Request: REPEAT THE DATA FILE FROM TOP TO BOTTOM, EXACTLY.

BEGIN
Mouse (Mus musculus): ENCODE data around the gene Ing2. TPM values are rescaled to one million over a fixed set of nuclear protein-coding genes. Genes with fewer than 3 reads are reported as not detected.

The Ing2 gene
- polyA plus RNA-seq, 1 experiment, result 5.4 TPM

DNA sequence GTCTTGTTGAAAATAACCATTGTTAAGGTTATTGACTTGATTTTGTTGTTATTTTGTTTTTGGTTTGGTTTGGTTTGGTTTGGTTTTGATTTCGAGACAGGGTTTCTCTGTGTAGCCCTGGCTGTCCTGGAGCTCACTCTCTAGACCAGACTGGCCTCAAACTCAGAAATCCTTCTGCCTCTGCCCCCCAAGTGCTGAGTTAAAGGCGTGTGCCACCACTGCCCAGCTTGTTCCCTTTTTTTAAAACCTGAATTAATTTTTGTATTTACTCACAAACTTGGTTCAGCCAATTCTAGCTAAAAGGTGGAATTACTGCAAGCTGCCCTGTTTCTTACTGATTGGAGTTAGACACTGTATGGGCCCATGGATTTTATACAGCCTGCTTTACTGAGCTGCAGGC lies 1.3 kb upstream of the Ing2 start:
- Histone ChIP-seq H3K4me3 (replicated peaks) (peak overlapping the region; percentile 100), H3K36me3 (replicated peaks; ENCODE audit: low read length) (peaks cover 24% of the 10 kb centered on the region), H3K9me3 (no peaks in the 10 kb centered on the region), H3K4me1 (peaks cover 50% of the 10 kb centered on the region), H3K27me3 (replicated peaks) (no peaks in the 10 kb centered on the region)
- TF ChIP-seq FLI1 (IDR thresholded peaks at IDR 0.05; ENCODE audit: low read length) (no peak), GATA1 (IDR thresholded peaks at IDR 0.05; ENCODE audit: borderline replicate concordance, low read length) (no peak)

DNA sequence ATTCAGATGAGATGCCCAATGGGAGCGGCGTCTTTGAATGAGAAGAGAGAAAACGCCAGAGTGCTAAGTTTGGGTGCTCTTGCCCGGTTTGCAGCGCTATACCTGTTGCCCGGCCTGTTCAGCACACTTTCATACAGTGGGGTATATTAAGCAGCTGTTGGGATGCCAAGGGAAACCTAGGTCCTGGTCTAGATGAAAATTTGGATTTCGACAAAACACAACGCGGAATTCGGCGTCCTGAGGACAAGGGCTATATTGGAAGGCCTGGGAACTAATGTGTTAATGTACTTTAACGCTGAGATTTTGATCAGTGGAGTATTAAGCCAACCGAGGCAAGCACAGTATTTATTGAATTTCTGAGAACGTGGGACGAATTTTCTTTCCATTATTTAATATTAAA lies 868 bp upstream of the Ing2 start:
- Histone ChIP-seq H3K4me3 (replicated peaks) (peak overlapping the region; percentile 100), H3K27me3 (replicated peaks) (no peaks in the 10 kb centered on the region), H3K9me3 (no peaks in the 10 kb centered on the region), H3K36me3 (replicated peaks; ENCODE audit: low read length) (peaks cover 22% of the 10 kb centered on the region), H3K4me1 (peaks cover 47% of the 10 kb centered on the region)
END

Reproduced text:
Mouse (Mus musculus): ENCODE data around the gene Ing2. TPM values are rescaled to one million over a fixed set of nuclear protein-coding genes. Genes with fewer than 3 reads are reported as not detected.

The Ing2 gene
- polyA plus RNA-seq, 1 experiment, result 5.4 TPM

DNA sequence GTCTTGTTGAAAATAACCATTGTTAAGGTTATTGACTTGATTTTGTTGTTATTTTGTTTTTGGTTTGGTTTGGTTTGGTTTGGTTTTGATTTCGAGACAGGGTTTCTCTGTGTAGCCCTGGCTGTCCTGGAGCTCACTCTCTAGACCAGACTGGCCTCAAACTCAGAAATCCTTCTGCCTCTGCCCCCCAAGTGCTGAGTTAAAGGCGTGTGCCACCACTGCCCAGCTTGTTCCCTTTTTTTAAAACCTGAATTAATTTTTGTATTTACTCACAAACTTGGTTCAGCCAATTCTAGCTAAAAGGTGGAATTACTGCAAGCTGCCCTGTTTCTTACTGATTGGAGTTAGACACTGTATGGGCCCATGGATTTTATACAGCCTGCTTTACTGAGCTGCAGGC lies 1.3 kb upstream of the Ing2 start:
- Histone ChIP-seq H3K4me3 (replicated peaks) (peak overlapping the region; percentile 100), H3K36me3 (replicated peaks; ENCODE audit: low read length) (peaks cover 24% of the 10 kb centered on the region), H3K9me3 (no peaks in the 10 kb centered on the region), H3K4me1 (peaks cover 50% of the 10 kb centered on the region), H3K27me3 (replicated peaks) (no peaks in the 10 kb centered on the region)
- TF ChIP-seq FLI1 (IDR thresholded peaks at IDR 0.05; ENCODE audit: low read length) (no peak), GATA1 (IDR thresholded peaks at IDR 0.05; ENCODE audit: borderline replicate concordance, low read length) (no peak)

DNA sequence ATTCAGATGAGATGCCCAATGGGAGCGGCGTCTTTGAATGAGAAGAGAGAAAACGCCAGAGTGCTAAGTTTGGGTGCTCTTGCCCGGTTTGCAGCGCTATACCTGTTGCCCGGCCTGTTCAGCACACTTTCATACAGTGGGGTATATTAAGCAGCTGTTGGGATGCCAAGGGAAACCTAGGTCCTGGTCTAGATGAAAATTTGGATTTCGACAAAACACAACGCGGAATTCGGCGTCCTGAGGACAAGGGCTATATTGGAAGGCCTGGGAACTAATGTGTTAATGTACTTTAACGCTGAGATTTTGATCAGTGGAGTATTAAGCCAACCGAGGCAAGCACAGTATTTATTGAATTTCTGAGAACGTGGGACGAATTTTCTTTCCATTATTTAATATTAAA lies 868 bp upstream of the Ing2 start:
- Histone ChIP-seq H3K4me3 (replicated peaks) (peak overlapping the region; percentile 100), H3K27me3 (replicated peaks) (no peaks in the 10 kb centered on the region), H3K9me3 (no peaks in the 10 kb centered on the region), H3K36me3 (replicated peaks; ENCODE audit: low read length) (peaks cover 22% of the 10 kb centered on the region), H3K4me1 (peaks cover 47% of the 10 kb centered on the region)